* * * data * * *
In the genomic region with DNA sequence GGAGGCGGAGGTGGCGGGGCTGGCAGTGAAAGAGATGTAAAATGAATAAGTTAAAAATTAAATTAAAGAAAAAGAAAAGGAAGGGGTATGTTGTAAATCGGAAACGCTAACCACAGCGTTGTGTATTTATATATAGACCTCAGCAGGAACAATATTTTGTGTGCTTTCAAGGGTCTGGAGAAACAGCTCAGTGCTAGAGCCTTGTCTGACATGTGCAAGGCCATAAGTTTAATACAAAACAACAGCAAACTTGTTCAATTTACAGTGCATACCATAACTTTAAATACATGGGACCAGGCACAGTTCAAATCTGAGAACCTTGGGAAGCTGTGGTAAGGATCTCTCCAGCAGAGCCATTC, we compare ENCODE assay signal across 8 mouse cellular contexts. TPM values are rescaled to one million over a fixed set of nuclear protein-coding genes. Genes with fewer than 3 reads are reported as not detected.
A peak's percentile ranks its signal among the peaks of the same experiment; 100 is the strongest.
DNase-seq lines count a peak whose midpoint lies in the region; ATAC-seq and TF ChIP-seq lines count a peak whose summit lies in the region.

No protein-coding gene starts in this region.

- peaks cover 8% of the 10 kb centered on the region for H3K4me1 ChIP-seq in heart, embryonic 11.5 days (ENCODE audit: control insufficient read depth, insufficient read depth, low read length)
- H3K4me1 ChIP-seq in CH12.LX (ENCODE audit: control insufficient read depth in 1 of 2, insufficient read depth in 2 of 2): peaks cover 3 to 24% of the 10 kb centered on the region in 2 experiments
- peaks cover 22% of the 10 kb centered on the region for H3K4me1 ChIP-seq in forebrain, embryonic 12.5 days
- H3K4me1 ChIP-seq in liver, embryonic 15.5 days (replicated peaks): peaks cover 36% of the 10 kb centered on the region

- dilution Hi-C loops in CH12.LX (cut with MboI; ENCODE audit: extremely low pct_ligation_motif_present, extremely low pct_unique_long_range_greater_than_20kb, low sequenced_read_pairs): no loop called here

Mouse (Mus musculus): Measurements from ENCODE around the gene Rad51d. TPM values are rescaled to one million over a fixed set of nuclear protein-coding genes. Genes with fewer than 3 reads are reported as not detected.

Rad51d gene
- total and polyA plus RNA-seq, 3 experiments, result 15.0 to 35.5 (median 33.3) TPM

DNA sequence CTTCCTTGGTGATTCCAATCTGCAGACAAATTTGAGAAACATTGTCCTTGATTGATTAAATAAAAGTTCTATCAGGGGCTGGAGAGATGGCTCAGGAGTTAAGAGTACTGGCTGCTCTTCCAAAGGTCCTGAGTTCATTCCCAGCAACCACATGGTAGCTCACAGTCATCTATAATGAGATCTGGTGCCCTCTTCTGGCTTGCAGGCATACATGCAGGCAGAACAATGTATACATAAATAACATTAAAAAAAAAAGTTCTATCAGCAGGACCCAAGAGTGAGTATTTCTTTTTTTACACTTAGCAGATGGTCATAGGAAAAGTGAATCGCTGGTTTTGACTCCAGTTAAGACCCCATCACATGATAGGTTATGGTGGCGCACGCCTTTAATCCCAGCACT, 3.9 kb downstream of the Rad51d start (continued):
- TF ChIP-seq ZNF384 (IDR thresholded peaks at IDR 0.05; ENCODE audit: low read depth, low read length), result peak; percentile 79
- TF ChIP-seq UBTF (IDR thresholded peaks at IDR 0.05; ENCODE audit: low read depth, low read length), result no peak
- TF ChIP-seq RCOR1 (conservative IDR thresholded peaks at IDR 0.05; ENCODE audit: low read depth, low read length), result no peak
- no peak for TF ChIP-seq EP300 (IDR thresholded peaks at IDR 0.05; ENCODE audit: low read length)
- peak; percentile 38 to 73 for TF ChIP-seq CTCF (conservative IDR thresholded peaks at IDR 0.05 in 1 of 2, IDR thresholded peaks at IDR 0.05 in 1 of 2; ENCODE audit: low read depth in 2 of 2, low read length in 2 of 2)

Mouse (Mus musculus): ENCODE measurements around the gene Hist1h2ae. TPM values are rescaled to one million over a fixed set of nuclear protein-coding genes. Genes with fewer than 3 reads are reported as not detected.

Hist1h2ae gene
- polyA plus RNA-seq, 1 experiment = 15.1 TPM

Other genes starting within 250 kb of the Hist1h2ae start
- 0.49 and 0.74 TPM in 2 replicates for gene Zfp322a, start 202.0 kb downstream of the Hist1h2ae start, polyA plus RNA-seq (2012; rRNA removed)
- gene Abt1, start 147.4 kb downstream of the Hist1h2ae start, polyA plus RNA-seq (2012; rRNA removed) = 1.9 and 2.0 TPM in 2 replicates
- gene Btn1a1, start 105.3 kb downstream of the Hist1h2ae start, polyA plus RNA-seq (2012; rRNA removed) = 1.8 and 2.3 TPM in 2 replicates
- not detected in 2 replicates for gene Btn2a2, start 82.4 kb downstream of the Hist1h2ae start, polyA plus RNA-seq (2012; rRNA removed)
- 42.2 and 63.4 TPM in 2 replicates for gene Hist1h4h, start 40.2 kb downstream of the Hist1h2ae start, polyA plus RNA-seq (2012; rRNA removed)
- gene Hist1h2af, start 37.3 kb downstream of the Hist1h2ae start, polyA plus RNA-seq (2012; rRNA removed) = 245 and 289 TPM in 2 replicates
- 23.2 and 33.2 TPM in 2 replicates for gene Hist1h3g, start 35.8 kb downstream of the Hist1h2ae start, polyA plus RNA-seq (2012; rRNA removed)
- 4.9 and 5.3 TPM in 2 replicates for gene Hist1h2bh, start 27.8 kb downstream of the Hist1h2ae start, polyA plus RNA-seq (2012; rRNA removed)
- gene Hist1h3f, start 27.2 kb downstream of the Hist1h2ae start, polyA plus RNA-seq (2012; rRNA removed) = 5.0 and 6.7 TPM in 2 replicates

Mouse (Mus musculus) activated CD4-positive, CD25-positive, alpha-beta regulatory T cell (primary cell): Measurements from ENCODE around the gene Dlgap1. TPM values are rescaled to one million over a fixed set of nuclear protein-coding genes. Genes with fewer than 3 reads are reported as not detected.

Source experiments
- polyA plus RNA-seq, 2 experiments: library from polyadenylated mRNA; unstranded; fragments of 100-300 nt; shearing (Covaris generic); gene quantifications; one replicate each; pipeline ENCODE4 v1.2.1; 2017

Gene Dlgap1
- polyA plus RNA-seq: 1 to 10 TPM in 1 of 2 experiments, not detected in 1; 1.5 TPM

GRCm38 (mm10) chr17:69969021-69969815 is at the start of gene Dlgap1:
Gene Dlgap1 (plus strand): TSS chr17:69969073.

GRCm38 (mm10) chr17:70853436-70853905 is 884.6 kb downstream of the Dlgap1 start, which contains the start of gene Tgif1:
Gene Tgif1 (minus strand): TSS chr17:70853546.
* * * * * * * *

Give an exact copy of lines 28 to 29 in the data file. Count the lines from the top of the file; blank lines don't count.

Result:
- gene Hist1h2af, start 37.3 kb downstream of the Hist1h2ae start, polyA plus RNA-seq (2012; rRNA removed) = 245 and 289 TPM in 2 replicates
- 23.2 and 33.2 TPM in 2 replicates for gene Hist1h3g, start 35.8 kb downstream of the Hist1h2ae start, polyA plus RNA-seq (2012; rRNA removed)